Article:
Choosing the best will rarely be synonymous with choosing the easiest. There are few things in the “worthy walk” that are easy (not to be confused with joyful, light or peaceful). Easy is rarely “the best” in the sense that the most spiritual growth and depth would be the result.

The first thing to consider may sound too simple to bring up, but let’s not make the mistake of assuming everyone will know to ask first: “is my choice edifying at all?”

1 Corinthians 10:23 – All things are lawful for me, but not all things are helpful; all things are lawful for me, but not all things edify. (NKJV)

Some things may be permissible within the bounds of our Christian liberty, but that doesn’t automatically mean that everything permissible is also edifying. Now, working under that assumption that our choice IS edifying, then we need to consider the idea of “good, better, best”. Sometimes “Option A ” is good, “Option B ” is better and “Option C ” might be best. Just the effort it takes to recognize and understand that there is more than one choice is beneficial in and of itself.

What is MOST edifying will be what brings the MOST glory to God. Being honest enough to see the difference, mature enough to consider it and humble enough to keep from deceiving ourselves are the ingredients of spiritual maturity.

I’m going to leave the point there and not beat it to death. This is not a simple consideration or idea. There are no pat answers or checklists to follow. It takes trust in God, prayer and patience. But it’s worth the effort.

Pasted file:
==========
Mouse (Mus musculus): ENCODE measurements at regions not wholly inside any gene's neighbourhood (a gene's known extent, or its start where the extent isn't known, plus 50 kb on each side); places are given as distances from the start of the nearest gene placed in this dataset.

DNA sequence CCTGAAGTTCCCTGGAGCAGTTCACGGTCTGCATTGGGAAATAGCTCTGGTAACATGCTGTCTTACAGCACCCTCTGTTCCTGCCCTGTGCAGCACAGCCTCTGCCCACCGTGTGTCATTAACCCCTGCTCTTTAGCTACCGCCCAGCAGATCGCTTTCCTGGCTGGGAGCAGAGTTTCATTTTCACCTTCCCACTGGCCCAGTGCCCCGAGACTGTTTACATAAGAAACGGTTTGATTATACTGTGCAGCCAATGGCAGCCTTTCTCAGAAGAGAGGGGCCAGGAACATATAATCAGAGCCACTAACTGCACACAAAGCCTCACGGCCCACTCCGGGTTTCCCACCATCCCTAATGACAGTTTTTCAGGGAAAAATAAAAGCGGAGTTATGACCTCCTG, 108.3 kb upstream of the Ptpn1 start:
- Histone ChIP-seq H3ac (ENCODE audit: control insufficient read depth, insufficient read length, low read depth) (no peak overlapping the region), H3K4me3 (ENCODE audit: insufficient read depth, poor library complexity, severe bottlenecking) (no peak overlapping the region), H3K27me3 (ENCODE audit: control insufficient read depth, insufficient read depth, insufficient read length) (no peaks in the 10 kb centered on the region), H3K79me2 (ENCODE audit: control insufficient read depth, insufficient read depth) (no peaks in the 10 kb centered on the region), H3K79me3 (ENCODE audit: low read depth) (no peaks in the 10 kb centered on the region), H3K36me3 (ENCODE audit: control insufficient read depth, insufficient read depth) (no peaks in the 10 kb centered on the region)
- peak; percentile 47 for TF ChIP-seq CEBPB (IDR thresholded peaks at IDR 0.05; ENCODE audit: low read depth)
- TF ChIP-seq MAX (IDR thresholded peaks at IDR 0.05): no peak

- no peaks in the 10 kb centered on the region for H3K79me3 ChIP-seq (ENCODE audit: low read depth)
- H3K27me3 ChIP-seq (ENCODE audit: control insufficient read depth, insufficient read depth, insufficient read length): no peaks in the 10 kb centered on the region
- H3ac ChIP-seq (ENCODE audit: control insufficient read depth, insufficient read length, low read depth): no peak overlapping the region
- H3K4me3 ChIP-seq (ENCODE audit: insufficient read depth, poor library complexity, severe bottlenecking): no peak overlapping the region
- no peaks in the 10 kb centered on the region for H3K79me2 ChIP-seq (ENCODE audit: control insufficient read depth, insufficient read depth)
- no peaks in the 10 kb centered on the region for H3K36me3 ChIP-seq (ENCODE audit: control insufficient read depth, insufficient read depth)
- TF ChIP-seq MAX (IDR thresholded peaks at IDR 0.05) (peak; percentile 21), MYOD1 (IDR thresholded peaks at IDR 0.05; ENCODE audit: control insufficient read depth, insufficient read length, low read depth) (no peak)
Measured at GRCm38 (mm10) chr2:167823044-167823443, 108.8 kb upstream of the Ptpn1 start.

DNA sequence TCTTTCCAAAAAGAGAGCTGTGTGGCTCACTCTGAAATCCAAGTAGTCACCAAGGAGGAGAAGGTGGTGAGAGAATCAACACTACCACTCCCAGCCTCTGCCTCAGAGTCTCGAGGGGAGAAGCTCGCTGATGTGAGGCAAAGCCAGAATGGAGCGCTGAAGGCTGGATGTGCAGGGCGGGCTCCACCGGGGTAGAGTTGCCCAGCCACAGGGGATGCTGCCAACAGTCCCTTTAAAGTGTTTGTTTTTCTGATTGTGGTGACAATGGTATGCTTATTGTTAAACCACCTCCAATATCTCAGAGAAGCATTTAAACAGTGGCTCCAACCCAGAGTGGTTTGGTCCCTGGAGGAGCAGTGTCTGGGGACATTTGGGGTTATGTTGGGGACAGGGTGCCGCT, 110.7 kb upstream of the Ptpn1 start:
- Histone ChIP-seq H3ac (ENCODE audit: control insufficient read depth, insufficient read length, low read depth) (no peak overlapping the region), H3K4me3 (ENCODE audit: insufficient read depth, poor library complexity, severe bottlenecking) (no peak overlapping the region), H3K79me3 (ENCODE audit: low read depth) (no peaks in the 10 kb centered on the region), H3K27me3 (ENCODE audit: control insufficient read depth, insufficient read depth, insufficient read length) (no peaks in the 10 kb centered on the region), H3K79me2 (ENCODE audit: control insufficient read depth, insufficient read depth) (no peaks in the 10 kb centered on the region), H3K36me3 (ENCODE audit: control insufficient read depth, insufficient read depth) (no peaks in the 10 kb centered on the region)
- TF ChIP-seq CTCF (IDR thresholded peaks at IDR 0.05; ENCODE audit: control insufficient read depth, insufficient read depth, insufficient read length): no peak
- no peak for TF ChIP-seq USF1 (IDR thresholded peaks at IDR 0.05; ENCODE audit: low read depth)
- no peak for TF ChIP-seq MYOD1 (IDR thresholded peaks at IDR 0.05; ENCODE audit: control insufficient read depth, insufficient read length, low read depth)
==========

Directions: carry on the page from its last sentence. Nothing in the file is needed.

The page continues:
Father in Heaven, help us to understand the idea of edification. Open our eyes to what is “best” in bringing glory to You. In Jesus name we ask, Amen.

Contemplation: When discerning God’s will, do you ever think of whether something “good”, might not be the “best”? Which would you honestly prefer if you only had two choices: 1) something good that YOU desire the most?; or 2) something better that brings God more glory, but YOU don’t really desire?

Application: On the surface, this concept seems simple enough, but the potential for deceiving ourselves is huge. We are masters at rationalizing the “edification factor” to match our personal desire. But, it remains that determining God’s Will sometimes involves finding out what is BEST in the face of other choices that may very well be good themselves. God receiving the most glory seems to be key to this particular aspect of determining His Will.

James 1:22 – But be doers of the word, and not hearers only, deceiving yourselves. (NKJV)

  1. What is the most obvious Bible truth you have learned today?
  2. What change in your life needs to be made concerning this truth?
  3. What specific thing will you do today to begin that change?